Thai Airways management proposed that the Finance Ministry, which currently holds 51%, reduce its stake in the carrier to allow for more flexibility in conducting business overseas (The Nation, 02-Jun-2011). Permanent secretary Areepong Bhoocha-oom said the ministry agreed with the proposal in principle but there had been no mention on the extent of the dilution of its stake, "however, the ministry should control at least 30-40%". State Enterprise Policy Office (Sepo) director-general Somchai Sujjapongse said the Finance Ministry had also discussed diluting its shareholding, adding: "If THAI wants to be privatised and it can raise funds by itself as it has strong financial status, we [the authority] are ready. However, at the moment it is just talk, they have not come up with a concrete plan."
Thai Airways wants ministry to cut stake
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Southeast Asian airlines are seeking to capture a larger share of the Southeast Asia-US market over the next few years as they launch new flights to the US. Three of the region’s flag carriers and at least one long haul LCC are planning to launch flights to the US, intensifying competition in an already fiercely competitive market.
Southeast Asian airlines currently account for less than a 20% share of the total Southeast Asia-US market. Philippine Airlines and Singapore Airlines are the only significant players in this market and are aiming to increase their share as they add new nonstop routes. Garuda Indonesia, Thai Airways and Vietnam Airlines are also keen to become significant players as they launch flights to the US, replacing their now limited offline products.
However, market share gains will likely come at the expense of yields and profitability as competition with North Asian airlines – and to some extent US and Gulf carriers – intensifies. North Asian airlines now account for more than 50% of bookings in the Southeast Asia-US market and have increased their reliance on Southeast Asian connections as they have added US capacity, resulting in very competitive fares.
LOT Polish Airlines: now restructured, and long haul focus is on 2020 growth. Partnerships critical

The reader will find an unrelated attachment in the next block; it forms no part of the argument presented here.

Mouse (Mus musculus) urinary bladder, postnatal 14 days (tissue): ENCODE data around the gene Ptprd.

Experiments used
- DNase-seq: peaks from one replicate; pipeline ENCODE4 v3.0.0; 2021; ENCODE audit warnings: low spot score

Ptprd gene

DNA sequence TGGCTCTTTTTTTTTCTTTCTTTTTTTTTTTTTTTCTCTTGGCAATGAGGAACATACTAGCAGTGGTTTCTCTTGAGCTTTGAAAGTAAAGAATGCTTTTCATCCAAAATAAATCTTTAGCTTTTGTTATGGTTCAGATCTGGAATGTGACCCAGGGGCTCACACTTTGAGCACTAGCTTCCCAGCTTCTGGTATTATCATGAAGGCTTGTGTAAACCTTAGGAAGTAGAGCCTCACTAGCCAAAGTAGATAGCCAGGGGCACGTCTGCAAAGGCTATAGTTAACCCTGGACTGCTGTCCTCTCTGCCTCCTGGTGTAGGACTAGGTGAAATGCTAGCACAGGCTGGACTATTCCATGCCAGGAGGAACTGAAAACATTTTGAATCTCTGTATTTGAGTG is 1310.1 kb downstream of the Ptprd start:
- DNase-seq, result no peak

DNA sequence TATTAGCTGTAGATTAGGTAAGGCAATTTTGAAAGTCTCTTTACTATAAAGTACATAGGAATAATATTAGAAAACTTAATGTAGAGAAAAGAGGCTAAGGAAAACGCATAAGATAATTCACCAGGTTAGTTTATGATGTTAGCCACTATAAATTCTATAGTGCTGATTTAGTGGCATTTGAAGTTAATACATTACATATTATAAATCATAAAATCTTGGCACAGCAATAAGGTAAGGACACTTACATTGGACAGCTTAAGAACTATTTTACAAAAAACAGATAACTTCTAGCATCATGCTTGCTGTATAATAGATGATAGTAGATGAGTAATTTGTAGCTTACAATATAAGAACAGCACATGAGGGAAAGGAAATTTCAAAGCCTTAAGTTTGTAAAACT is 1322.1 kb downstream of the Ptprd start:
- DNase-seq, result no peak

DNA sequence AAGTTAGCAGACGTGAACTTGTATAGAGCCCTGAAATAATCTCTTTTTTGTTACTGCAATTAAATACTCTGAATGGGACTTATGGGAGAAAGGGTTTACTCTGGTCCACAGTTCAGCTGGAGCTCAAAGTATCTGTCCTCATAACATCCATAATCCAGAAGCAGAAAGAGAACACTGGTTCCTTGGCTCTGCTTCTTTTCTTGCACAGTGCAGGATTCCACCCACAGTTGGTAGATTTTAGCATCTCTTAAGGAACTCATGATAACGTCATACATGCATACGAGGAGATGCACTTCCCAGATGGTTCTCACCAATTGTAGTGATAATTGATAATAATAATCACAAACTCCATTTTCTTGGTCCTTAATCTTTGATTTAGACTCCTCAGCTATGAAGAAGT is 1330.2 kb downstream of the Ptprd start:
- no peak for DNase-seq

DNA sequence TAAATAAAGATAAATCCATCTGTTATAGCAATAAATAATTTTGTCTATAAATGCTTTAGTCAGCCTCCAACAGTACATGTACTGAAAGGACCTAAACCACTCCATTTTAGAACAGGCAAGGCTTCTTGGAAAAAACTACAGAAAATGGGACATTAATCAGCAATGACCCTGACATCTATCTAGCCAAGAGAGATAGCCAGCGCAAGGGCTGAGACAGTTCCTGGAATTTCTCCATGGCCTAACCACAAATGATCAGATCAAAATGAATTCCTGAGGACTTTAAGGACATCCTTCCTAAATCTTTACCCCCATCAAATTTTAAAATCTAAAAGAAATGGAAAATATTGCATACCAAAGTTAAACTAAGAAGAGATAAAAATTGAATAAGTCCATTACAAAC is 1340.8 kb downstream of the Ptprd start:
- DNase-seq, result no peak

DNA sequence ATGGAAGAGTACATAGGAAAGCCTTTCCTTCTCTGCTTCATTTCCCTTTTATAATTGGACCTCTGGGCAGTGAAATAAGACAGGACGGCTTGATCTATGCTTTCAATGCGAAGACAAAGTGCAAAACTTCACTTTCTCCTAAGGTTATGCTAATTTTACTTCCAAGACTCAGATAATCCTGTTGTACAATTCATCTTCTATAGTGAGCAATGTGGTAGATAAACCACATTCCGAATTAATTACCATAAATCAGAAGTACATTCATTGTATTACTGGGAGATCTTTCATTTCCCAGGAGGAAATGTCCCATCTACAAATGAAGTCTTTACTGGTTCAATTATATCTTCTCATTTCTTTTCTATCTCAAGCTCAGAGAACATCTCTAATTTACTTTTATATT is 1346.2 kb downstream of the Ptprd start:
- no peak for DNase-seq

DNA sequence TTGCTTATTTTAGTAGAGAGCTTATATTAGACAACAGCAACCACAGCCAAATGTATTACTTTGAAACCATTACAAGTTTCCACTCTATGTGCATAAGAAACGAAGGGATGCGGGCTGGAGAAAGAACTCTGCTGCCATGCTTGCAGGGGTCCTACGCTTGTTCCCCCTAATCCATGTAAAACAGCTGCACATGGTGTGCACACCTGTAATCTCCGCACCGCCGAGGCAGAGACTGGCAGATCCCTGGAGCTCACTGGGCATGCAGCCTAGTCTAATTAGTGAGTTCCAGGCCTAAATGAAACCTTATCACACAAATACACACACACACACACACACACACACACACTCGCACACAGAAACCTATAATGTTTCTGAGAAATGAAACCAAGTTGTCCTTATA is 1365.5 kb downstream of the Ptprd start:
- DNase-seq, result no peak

On 8-Sep-2016 LOT Polish Airlines announced its "2020 profitable growth strategy". This involves a goal to achieve "sustainable viability", after a restructuring programme which returned LOT to operating profit in 2014 after six loss-making years. Its privatisation may even be back on the agenda.
LOT currently ranks behind LCCs Ryanair and Wizz Air by share of traffic in Poland, which offers superior traffic growth potential versus Europe as a whole. The airline aims to increase passenger numbers from 4.3 million in 2015 to 10 million in 2020, growing its fleet from 43 to 70 aircraft. LOT's expansion will focus on long haul, particularly North America and Asia, where it currently has only five routes and where competition is considerably lower than on short/medium haul. Initial plans include the launch of Warsaw-Seoul this winter and a return to Warsaw-New York Newark next summer.
According to data from LOT, its restructuring has left it with a fairly efficient cost base by legacy airline standards and this will be important in competing with LCCs (but there is still a cost gap with LCCs). LOT's growth will focus on long haul but will need short-haul European feed – and partnerships. Although LOT no longer appears to be considering leaving the Star Alliance, it remains excluded from American and Asian JVs. Further, those JVs preclude members from working with LOT. Partnership growth will be as critical as it will be challenging.